A vintage full of jewel-like wines that have emerged from a growing season that was never plain sailing. After a devasting early spring frost, growers had to work harder than ever, all the while bringing in some of their smallest crops on record.
It is hard to know where to start when writing up a region as complex and varied as Burgundy, but if you’ll allow us an opening generalisation, it is this; we love this vintage. Indeed, if we strip away recent solaire vintages and position the wines of 2021 in the wider pantheon of Burgundy years, it is hard to see how this wouldn't be considered a very good, at times great vintage. The only real downside is that there’s so little to go around.
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These are classical wines built along classical lines. The best brim with grace and joy. They are full of the qualities that Burgundy lovers adore. The reds are expressive, perfumed and detailed; the whites crisp, intense and full of energy.
It is a vintage that reminds us that while natural conditions can throw up all manner of hurdles, human intervention can lead to wines that excel in challenging seasons. It is true that growers were made to work hard for every grape they harvested. But beyond the frost, for many growers, the challenges were simply “normal problems”. This was the sort of vintage the likes of Frederic Mugnier, Bruno Clair and Christophe Roumier cut their teeth on. “It’s the most Burgundian vintage for a decade” Bruno remarked.
What is truly interesting about this vintage, particularly in the context of recent seasons, was the absence of any serious heat events. There were no 40-degree days, no sunburn, no raging sugar levels and no need to race to preserve freshness. Harvest happened in the cooler days of September, when the vines’ biochemistry is allowed to progress at a relaxed pace, giving rise to fully polymerised tannins. The supple textures of the reds are remarkable because of this.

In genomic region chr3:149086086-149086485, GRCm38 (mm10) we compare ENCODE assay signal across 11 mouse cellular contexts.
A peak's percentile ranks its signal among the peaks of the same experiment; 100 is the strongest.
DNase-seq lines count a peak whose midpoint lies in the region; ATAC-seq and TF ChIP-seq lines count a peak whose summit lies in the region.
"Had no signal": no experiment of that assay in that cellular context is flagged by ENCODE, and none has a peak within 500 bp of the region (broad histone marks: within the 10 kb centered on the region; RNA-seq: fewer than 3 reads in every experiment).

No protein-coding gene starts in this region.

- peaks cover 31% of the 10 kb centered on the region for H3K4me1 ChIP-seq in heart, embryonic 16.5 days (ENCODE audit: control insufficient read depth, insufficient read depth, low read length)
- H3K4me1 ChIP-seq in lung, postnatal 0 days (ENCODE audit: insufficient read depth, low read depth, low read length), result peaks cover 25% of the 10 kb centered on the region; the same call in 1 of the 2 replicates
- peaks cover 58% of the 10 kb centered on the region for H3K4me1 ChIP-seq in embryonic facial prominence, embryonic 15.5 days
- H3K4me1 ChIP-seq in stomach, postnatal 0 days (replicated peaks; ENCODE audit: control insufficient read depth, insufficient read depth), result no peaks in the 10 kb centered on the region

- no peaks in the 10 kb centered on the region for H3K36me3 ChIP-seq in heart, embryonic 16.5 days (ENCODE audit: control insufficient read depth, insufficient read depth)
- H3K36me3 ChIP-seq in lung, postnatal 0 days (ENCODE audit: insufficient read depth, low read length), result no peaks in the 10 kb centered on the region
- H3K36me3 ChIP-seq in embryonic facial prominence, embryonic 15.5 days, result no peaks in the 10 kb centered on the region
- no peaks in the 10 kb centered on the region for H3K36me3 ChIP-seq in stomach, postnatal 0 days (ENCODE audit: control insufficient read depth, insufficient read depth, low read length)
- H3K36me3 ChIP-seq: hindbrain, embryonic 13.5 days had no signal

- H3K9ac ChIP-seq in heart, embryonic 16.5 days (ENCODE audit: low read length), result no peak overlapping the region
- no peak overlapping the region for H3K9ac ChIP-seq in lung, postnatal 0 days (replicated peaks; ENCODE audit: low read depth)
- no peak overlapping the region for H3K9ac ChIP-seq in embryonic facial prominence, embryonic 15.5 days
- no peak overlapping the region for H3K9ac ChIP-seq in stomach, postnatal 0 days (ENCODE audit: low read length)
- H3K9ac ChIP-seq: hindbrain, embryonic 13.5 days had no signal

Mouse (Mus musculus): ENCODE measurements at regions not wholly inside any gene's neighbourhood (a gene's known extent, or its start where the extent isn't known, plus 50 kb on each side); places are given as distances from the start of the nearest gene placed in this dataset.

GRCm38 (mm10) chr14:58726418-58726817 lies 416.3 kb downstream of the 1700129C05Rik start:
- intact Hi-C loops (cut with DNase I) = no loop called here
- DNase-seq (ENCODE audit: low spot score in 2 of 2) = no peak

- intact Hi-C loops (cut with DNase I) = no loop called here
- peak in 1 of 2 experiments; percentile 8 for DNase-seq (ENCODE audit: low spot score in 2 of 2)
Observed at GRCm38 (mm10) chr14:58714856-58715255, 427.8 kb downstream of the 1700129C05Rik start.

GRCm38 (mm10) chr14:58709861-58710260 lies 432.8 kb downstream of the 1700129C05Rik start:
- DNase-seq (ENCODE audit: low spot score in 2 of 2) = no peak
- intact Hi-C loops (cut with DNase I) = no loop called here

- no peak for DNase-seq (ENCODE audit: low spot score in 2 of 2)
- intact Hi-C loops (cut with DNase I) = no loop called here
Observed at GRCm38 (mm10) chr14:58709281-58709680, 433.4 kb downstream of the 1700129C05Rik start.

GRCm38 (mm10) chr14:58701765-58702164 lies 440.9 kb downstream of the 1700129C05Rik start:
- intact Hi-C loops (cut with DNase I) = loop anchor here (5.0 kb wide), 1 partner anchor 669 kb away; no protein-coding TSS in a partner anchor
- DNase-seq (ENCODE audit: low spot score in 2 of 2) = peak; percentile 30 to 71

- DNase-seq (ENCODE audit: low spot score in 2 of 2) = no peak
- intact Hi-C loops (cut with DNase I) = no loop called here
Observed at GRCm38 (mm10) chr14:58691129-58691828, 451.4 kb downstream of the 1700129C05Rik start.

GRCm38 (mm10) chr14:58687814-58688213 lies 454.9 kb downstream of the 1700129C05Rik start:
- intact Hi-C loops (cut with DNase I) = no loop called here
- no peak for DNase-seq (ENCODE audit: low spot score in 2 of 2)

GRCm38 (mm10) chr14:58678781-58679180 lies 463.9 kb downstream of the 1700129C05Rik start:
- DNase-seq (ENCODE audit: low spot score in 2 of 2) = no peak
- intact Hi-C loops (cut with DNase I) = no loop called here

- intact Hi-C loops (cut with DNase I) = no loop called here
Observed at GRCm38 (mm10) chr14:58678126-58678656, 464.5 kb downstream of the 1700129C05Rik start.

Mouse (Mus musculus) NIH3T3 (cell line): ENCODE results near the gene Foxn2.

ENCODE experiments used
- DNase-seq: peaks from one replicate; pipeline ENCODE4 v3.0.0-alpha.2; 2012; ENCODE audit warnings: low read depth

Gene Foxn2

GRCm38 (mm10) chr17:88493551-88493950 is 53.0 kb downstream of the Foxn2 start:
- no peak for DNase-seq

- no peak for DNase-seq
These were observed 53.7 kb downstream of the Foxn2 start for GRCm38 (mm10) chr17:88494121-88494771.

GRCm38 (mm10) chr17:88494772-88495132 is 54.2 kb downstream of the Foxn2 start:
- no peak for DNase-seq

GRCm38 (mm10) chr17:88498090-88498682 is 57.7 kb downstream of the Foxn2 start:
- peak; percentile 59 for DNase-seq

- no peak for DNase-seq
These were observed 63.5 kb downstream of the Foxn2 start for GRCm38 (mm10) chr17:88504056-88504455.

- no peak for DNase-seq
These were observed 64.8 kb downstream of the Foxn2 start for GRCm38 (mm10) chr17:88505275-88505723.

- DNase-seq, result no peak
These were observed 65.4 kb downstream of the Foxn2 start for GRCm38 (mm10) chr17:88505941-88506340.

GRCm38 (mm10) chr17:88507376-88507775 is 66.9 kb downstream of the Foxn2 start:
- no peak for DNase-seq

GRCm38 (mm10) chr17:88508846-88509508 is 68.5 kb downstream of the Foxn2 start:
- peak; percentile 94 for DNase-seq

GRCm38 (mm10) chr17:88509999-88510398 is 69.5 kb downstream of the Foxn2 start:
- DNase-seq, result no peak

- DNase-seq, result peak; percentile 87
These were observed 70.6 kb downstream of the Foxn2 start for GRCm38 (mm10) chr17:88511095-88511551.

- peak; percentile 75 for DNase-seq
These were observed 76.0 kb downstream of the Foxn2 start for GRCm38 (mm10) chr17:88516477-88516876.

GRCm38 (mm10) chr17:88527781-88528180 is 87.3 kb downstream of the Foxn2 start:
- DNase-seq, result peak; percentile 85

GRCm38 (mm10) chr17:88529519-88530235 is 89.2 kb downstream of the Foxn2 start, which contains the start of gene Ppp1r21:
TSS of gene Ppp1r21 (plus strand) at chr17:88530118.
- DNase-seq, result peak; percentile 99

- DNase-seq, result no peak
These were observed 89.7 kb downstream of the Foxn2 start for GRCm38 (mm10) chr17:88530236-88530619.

That the lack of extreme heat sets the vintage apart from around two thirds of the last fifteen vintages was, for many, a cause for celebration. The sad fact is that conditions like these are becoming ever rarer. Classically styled vintages such as this are now the exception not the rule. We lost count of the number of times vignerons told us how much they love this vintage. For all the hard work that it entailed, in spite of their empty cellars, growers know that Burgundy lovers are going to be utterly captivated by the wines of 2021.
The key facts of the Burgundy 2021 vintage
• A week of exceptionally warm days at the end of March preceded an early spring frost on the nights of the 6th, 7th and 8th April. The resulting widespread losses were the worst for a generation.
• The earlier budding Chardonnay had its yields more heavily impacted than Pinot Noir.
• For both colours the precocious sites, generally the better placed vineyards, were hardest hit – parts of Meursault reported losses of 90%.
• Summer was devoid of serious heat events and punctuated by regular rainfall.
• Vineyard work was exacting; to ward off the threat of oidium and mildew, and to control vigorous canopy growth.
• The weather improved dramatically on the 15th August with the arrival of dry days and a northerly wind to aid ripeness and concentration.
• Harvest for most started between the 17th and the 27th September – a “perfect late harvest” according to Frederic Mugnier.
• Potential alcohols were lower than the past few years, most wines being harvested between 12% and 12.5%.
• The worst losses were felt in Meursault, Volnay, Marsannay and Gevrey, though no appellation was entirely spared.
Jules Campbell Burgundy Buyer
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